Incorrect measuring force can be a major source of errors in pitch diameter measurements.
The Force May Be Against You
December 5, 2012
Don't ignore the measuring force.
In order to simplify pitch diameter measurement of products and gages, a number of the variables that could affect the results are stipulated in the standards. One of these is the diameter of the measuring wires that are used, as noted in last month’s column.
One of the more critical elements in the process is often ignored and that is the measuring force to be used. You may get away with this for some product measurements, but it can make a big difference where thread gages are involved and the tolerances are much tighter. Despite this, I have seen a number of gage manufacturing operations where it is dealt with improperly and could cause errors of more than one third of the pitch diameter tolerance.
The measuring force situation regarding thread gage calibration has come up for discussion by those in the business from time to time over the years but, in most cases, no one had any data to refer to. It was always much easier to do what the standard called for so you didn’t have to worry about it.
Each standard thread pitch has a measuring force linked to it in the standards so I used that as the starting point or “zero.” For example, an 8 pitch thread plug gage was calibrated using the prescribed 40 ounces of force. The measurement was repeated using 16 and 8 ounces of force and the differences noted. At 16 ounces, the pitch diameter reading was 0.00010 inch larger and, as would be expected, when only 8 ounces of force was applied it measured a bit bigger at 0.00012 inch. Similar results were observed for 16 pitch measurements.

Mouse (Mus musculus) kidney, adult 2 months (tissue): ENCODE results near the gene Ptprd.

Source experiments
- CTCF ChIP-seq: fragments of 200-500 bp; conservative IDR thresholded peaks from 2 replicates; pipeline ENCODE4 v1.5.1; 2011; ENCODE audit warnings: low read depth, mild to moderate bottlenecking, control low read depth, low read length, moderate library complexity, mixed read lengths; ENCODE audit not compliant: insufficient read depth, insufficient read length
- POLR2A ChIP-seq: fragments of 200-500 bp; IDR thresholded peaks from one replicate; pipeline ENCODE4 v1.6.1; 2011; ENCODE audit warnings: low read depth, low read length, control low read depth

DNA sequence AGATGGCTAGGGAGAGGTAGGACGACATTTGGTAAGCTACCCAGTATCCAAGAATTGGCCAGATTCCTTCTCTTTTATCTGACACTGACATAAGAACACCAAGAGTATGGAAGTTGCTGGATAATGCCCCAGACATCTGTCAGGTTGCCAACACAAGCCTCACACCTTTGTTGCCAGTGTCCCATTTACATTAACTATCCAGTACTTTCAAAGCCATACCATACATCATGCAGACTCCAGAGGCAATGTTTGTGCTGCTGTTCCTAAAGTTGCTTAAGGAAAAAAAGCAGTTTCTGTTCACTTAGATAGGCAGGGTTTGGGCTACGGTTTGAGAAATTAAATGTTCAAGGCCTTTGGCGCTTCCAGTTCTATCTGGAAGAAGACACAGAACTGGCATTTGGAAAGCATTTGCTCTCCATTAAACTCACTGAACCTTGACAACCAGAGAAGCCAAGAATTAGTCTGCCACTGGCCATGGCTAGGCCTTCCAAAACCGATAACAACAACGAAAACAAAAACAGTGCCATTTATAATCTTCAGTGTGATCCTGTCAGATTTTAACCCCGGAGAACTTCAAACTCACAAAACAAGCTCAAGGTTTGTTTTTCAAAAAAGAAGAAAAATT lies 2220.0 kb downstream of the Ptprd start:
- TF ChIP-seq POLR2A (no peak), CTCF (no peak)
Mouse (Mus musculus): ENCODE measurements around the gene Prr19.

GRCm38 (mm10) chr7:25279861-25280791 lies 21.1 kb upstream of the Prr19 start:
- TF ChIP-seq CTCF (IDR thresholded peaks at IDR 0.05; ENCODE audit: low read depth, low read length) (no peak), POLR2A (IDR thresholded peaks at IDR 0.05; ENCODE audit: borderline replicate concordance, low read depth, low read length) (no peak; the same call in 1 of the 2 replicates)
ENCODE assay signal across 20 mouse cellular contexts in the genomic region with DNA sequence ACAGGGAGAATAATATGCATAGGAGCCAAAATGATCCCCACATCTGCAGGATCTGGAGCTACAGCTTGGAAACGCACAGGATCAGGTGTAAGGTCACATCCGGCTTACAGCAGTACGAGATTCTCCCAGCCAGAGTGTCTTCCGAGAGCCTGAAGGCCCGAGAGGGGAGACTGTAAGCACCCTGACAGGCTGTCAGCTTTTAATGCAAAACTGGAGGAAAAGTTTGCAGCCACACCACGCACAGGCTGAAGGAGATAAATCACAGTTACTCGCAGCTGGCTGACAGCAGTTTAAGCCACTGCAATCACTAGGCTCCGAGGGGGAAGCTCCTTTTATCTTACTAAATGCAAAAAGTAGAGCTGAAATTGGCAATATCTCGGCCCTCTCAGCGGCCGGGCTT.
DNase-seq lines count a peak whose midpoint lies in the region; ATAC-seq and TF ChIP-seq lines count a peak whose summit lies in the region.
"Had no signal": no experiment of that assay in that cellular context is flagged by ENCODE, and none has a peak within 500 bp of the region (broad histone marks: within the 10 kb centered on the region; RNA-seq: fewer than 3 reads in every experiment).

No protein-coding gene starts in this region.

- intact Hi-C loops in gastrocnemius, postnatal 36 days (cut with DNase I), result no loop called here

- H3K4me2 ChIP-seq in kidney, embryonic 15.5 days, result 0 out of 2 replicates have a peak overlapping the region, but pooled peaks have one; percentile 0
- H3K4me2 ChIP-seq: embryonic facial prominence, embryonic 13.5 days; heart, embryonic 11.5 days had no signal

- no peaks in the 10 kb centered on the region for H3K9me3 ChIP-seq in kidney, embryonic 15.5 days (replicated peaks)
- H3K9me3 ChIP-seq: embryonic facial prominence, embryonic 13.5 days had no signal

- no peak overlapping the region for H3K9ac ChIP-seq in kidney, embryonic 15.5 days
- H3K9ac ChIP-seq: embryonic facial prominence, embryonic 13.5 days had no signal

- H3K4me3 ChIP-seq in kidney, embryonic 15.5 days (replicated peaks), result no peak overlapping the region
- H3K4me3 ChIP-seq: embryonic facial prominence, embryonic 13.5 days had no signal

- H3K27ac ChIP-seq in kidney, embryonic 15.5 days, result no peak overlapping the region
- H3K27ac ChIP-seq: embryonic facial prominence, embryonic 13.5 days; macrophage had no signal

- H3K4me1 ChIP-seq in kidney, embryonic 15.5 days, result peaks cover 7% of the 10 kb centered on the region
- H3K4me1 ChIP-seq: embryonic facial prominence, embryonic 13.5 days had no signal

The same test was done with a 40 pitch thread gage only it was set up with 16 ounces of force for the starting point. Changing the force to 8 ounces and then 4 ounces meant the readings of pitch diameter increased 0.000035 inch and 0.000085 inch respectively.
Going in the other direction, a 28 pitch gage with 16 ounces of force became the base dimension and the force was increased to 40 ounces and then reduced to 8 ounces. When the force was increased to 40 ounces, the reading of size was reduced by 0.00009 inch while it was increased by 0.00004 inch when only 8 ounces was used.
For consistency, the inspectors who did the work made sure the wires were applied in the same manner at the same location on the gage. The measuring forces were created by dead weight loading and were applied horizontally so the weight of the gage did not interfere. This setup is similar to how most bench type micrometers are used for this work except they rely on an adjustable spring mechanism to deliver the force.
The results of this study make it clear that incorrect measuring force can be a major source of errors in pitch diameter measurements. In some cases, they can equal 50% of the tolerance on this feature.
It’s true that much of this is due to the significant differences in the forces used. Sometimes, however, a little difference in the force can produce a significant variation in the measurement. For example, a 4 ounce difference measuring a 40 pitch thread will produce a variation of 0.00005 inch. When measuring close to gage limits, that’s all it would take to cause a false accept or reject decision.
If you follow the standards regarding measuring forces you should not have any problems. But be sure the device you are using is delivering the correct force. This means that calibration of your equipment should include verification of the measuring forces it is supposed to provide, especially when that is achieved using a spring type mechanism.
After all, if you want the force to be with you it will only happen if the galaxy and the earthly elements are aligned with you in your quest.